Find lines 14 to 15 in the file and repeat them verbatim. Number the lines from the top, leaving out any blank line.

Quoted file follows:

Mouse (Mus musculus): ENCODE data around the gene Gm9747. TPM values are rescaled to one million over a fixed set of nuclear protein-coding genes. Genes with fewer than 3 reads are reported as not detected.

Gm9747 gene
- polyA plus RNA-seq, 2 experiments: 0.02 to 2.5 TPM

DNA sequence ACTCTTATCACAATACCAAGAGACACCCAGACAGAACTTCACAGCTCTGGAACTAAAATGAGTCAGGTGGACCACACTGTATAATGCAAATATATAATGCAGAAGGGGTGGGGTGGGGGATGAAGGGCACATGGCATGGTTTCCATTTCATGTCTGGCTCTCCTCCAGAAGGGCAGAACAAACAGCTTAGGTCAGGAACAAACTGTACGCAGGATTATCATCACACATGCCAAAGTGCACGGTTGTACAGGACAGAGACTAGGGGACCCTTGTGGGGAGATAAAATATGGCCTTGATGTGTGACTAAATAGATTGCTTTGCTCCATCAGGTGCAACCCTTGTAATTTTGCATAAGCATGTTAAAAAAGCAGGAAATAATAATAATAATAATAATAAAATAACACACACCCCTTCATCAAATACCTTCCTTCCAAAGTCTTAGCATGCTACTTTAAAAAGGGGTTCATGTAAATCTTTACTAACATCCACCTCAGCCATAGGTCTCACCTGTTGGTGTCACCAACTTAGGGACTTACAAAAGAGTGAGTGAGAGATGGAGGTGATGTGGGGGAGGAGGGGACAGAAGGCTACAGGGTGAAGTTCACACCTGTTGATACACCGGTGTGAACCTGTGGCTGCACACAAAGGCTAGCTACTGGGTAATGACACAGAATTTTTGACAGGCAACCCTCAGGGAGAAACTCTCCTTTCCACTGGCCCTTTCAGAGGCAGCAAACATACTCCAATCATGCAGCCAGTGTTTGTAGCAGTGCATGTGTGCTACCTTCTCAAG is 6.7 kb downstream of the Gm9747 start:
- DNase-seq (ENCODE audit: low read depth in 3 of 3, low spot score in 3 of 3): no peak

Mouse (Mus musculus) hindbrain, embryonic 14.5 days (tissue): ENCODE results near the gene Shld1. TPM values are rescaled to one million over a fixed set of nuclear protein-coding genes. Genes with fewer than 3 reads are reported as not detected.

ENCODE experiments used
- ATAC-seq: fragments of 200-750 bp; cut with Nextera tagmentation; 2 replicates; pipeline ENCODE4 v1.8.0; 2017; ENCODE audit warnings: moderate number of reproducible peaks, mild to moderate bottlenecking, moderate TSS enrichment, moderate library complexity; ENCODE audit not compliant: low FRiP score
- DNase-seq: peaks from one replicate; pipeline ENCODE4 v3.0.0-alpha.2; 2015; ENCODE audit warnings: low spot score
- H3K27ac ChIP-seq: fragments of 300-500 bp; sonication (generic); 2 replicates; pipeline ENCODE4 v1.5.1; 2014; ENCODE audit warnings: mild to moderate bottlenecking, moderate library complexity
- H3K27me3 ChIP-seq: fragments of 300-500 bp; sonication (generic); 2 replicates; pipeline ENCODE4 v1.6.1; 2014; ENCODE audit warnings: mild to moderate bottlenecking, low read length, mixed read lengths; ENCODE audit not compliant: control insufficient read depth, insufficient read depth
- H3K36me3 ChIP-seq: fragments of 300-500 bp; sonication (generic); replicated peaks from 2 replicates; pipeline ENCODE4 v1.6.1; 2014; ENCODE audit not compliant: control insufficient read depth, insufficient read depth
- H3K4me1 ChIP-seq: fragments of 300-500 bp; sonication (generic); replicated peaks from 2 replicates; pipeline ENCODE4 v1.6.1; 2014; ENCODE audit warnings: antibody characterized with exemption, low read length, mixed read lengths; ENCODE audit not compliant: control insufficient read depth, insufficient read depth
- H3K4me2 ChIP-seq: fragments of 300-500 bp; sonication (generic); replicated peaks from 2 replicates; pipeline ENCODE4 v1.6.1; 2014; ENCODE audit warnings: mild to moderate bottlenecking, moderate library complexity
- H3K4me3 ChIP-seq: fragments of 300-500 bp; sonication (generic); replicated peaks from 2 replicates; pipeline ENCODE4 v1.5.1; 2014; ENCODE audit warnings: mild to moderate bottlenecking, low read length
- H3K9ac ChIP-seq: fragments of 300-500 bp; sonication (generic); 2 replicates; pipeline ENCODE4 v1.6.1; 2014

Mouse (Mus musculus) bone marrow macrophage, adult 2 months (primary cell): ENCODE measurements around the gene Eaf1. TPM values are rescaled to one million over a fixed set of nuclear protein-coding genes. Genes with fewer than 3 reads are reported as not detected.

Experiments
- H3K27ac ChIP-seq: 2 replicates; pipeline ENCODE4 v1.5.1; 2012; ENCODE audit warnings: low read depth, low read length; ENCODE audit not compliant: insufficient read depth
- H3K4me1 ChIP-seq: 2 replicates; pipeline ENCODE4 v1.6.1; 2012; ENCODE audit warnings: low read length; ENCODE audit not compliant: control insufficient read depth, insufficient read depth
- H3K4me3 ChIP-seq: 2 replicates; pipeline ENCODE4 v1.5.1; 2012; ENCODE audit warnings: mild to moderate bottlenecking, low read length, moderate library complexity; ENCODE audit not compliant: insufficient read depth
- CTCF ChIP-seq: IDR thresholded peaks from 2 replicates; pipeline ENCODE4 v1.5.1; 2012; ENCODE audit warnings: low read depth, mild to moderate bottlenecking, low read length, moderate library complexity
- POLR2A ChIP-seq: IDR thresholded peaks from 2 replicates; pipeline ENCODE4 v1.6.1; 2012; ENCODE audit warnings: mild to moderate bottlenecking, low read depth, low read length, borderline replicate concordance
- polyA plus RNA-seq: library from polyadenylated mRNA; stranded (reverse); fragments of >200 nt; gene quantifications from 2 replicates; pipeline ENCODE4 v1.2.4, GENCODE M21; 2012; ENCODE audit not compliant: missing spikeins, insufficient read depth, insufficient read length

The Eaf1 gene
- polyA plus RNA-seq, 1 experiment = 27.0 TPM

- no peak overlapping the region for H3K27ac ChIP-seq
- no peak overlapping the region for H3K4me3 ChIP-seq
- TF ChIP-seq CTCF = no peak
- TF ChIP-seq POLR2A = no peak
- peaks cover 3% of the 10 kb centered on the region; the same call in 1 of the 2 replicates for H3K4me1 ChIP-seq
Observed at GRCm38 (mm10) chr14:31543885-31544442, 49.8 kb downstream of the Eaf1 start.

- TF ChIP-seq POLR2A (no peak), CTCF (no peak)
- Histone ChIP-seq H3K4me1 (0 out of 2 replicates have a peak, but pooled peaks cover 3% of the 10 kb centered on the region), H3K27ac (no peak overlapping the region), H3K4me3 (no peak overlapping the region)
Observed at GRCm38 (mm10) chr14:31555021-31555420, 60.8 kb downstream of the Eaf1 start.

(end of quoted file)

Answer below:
- H3K4me2 ChIP-seq: fragments of 300-500 bp; sonication (generic); replicated peaks from 2 replicates; pipeline ENCODE4 v1.6.1; 2014; ENCODE audit warnings: mild to moderate bottlenecking, moderate library complexity
- H3K4me3 ChIP-seq: fragments of 300-500 bp; sonication (generic); replicated peaks from 2 replicates; pipeline ENCODE4 v1.5.1; 2014; ENCODE audit warnings: mild to moderate bottlenecking, low read length